Samsung Electronics Co. will add a new application-specific NetDRAM patterned after the Japanese Fast Cycle RAM to its memory arsenal for the growing networking equipment market, according to industry sources Tuesday.
Samsung next week will formally announce an agreement with Fujitsu Ltd. and Toshiba Corp. to produce the networking memory chip under its NetDRAM name. Yoon WooLee, president of the Samsung Device Networks Solutions (Semiconductor) group, told EBN in a March interview in Korea that the three companies had agreed on a cooperative deal for production of the chip.
Sources said Samsung had access to the FCRAM technology through patent exchange agreements with the Japanese chip makers. However, Fujitsu and Toshiba balked at giving Samsung the trademark rights to Fast Cycle RAM, reportedly fearing the Korean chip giant might grab too large a market share. Consequently, Samsung will call its production version of the chip NetDRAM.
Like many memory vendors, Samsung is also selling SRAM, DDR SDRAM and Direct Rambus DRAM into the networking market. Bob Merritt, former network chip analyst for Semico Research Inc. and now vice president of business development for Axion Inc., Tempe, Ariz., said OEMs use many different types of memory, often in the same device.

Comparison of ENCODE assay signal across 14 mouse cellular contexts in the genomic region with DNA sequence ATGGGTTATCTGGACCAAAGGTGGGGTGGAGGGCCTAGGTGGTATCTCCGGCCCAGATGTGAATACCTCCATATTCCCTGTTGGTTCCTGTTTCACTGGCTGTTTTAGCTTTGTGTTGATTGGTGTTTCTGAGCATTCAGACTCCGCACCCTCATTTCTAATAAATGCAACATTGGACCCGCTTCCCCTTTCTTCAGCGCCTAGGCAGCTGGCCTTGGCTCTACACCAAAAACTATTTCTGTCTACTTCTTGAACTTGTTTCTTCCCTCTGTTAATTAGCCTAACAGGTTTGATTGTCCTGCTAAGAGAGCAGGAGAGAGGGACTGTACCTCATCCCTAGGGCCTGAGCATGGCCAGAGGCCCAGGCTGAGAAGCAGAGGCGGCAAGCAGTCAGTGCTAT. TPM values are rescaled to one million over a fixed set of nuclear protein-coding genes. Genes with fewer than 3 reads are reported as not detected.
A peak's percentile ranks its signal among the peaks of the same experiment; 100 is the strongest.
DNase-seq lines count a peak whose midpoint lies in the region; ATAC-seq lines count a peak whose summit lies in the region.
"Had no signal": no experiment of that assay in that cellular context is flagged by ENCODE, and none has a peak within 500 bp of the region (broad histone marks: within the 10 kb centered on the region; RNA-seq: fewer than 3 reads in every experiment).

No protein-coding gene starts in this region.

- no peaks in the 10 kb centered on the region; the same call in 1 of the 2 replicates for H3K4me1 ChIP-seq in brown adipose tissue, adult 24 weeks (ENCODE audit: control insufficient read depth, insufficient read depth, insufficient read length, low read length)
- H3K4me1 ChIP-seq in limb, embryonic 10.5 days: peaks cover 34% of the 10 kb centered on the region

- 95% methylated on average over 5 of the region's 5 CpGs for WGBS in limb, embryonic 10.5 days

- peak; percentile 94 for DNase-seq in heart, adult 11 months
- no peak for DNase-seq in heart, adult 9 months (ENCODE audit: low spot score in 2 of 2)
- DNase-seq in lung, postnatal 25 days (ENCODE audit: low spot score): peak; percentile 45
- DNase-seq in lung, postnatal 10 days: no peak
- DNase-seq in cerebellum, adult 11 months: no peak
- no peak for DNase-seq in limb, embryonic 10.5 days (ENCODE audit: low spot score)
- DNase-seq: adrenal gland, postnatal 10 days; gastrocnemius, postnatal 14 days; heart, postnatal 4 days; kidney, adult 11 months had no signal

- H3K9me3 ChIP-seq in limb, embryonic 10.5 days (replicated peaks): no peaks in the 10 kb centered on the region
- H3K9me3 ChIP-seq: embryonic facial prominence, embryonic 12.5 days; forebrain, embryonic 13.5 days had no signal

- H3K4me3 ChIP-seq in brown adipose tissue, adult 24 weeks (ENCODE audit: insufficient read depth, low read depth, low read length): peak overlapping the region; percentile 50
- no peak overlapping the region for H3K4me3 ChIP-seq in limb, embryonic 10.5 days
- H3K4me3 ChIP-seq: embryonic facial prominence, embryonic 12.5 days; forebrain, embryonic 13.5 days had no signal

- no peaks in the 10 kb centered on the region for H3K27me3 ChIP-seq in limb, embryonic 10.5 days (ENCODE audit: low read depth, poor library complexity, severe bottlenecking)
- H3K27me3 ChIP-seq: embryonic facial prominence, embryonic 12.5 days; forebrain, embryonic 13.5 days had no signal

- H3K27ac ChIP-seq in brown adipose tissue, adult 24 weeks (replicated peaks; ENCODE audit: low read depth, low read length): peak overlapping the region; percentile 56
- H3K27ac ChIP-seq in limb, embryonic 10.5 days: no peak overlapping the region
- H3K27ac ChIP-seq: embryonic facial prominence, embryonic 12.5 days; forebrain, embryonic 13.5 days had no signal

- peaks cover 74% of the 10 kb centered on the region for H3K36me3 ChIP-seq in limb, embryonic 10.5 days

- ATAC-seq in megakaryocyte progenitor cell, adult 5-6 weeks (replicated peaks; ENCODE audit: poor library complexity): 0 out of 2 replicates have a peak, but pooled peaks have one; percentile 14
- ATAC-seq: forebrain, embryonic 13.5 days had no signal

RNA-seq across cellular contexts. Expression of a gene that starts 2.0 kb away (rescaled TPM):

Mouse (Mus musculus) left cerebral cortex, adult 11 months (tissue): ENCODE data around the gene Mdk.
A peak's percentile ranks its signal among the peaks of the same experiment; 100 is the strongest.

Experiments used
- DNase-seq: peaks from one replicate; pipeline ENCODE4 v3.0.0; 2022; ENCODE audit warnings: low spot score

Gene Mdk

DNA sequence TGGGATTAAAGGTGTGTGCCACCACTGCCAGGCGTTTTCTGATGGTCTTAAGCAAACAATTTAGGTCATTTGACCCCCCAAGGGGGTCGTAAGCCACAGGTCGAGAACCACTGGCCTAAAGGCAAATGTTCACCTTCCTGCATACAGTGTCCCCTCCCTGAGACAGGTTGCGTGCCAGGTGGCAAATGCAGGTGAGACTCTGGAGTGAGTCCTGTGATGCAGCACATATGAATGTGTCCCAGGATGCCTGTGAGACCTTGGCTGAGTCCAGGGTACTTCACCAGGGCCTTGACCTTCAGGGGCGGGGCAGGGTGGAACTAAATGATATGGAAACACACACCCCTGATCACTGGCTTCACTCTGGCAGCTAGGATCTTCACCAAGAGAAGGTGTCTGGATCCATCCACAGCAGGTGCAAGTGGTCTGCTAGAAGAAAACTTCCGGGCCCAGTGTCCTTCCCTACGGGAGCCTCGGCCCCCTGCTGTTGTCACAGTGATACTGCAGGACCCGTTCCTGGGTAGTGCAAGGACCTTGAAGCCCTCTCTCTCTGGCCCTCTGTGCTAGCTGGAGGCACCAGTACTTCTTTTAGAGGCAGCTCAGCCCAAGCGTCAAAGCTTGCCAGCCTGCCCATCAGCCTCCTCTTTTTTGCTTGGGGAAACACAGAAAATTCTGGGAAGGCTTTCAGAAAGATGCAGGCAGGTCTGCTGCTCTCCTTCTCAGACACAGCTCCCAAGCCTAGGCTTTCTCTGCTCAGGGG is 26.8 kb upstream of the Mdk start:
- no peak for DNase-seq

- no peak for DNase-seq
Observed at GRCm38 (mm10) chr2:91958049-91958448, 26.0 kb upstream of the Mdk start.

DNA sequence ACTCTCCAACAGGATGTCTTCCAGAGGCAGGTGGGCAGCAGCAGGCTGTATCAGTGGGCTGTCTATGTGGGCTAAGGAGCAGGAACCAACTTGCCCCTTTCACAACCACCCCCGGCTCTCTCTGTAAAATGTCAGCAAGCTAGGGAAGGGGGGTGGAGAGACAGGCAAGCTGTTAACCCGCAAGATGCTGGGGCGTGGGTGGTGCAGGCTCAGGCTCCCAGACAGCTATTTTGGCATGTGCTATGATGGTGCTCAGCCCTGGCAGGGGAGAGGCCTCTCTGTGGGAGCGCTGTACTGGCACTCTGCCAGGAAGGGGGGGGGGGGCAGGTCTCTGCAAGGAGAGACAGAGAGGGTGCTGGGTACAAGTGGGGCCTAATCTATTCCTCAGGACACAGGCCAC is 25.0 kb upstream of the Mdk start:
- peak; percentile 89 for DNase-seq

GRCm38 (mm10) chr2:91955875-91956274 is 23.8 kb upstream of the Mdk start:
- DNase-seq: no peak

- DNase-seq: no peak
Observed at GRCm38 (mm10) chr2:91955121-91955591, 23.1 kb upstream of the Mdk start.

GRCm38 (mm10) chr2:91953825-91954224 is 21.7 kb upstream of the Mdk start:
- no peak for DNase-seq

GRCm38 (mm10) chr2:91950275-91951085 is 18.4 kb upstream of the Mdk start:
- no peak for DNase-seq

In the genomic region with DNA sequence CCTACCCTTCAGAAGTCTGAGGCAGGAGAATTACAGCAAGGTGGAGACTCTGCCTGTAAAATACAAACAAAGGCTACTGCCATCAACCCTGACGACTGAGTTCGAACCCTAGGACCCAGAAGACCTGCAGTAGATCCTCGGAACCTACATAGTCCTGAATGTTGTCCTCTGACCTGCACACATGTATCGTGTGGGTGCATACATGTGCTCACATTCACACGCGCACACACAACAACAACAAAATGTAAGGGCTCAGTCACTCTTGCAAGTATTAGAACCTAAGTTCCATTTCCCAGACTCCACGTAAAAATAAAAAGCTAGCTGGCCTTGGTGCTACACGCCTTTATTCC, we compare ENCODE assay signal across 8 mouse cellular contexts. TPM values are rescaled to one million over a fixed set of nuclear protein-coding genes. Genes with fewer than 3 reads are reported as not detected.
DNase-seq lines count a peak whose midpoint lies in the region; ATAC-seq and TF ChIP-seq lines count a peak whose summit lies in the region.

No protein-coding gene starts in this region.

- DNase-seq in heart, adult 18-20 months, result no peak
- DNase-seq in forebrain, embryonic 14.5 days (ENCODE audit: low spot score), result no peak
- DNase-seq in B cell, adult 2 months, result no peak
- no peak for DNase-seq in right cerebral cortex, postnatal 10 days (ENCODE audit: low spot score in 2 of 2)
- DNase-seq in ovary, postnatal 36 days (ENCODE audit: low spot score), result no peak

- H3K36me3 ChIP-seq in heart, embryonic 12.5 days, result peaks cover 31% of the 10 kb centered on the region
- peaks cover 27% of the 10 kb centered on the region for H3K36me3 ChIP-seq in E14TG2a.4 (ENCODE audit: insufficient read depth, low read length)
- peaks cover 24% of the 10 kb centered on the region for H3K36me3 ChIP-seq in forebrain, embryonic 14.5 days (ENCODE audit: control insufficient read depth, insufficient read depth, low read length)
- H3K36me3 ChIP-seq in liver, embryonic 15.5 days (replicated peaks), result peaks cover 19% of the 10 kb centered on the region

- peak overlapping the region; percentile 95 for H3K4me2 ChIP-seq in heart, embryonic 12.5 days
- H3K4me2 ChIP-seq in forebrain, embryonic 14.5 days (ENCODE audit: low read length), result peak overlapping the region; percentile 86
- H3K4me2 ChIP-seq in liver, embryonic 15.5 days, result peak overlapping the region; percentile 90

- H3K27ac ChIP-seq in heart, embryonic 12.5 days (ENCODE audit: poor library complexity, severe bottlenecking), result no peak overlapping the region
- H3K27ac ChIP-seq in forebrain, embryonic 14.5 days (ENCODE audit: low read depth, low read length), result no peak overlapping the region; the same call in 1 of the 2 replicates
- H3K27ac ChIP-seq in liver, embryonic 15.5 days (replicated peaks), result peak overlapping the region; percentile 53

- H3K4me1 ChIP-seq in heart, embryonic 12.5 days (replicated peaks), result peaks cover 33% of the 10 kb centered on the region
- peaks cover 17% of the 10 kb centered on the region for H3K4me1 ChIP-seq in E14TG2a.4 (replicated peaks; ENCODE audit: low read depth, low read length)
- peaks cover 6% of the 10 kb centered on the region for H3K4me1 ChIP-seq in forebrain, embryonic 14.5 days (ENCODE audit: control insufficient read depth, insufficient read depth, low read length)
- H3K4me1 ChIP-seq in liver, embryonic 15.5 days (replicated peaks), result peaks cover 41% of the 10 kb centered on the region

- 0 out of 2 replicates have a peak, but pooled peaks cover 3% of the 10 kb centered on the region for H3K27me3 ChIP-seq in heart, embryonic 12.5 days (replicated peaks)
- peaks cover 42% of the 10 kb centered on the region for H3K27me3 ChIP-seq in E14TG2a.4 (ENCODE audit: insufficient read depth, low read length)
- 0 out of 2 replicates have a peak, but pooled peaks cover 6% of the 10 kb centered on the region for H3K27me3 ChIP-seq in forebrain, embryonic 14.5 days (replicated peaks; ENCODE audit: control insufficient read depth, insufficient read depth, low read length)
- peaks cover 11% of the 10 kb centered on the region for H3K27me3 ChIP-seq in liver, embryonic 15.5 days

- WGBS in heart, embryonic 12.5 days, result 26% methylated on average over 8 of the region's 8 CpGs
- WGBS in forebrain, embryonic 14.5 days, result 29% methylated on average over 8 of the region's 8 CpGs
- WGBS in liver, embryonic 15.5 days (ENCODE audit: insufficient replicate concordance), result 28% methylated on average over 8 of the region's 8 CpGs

"Memory is scattered throughout the product and OEMs selectwhat they consider the most appropriate memory type for each function," he said.
Samsung and its archrival Micron Technology Inc. are both expected to push the new 400-MHz DDR-I SDRAM for the network market. "OEMs want as fast memory as possible. They use a great amount of present DDR now and will gladly move up the
speed grade as suppliers start making the new 400-MHz chips," Merritt said.
Asked to comment on 400-MHz DDR-I for networking, a Samsung spokesman replied, "We think it is a great memory for many application, including network equipment."
The 400-MHz DDR-I has no JEDEC specification, and leaders of the industry standards group at their JEDEX conference in March suggested it might be better to wait for the next generation DDR-II standard devices to reach market.
However, Merritt said networking OEMs can develop their own specifications with Samsung and Micron because they attach chips directly to their boards without the need for modules and chipsets. Also because fewer high speed DDR-I chips are
needed and connected closer to processors, the 400-MHz memory could be less susceptible to noise and impedance problems as PC applications, he added.
Two competitors, Elpida Memory Inc. and Hynix Semiconductors Inc. on Tuesday threw down the gauntlet on DDR for networking by unveiling next generation application-specific DDR-II designs.
At a DRAM conference in Boston sponsored by Denali Software Inc., Elpida described a XDDR-2 chip for networks, and Hynix
disclosed its NetDDR-2 design.
Micron and Infineon Technologies AG also pushed their application-specific Reduced Latency DRAMs, adding to the cafeteria line of memory chips that networking OEMs can select.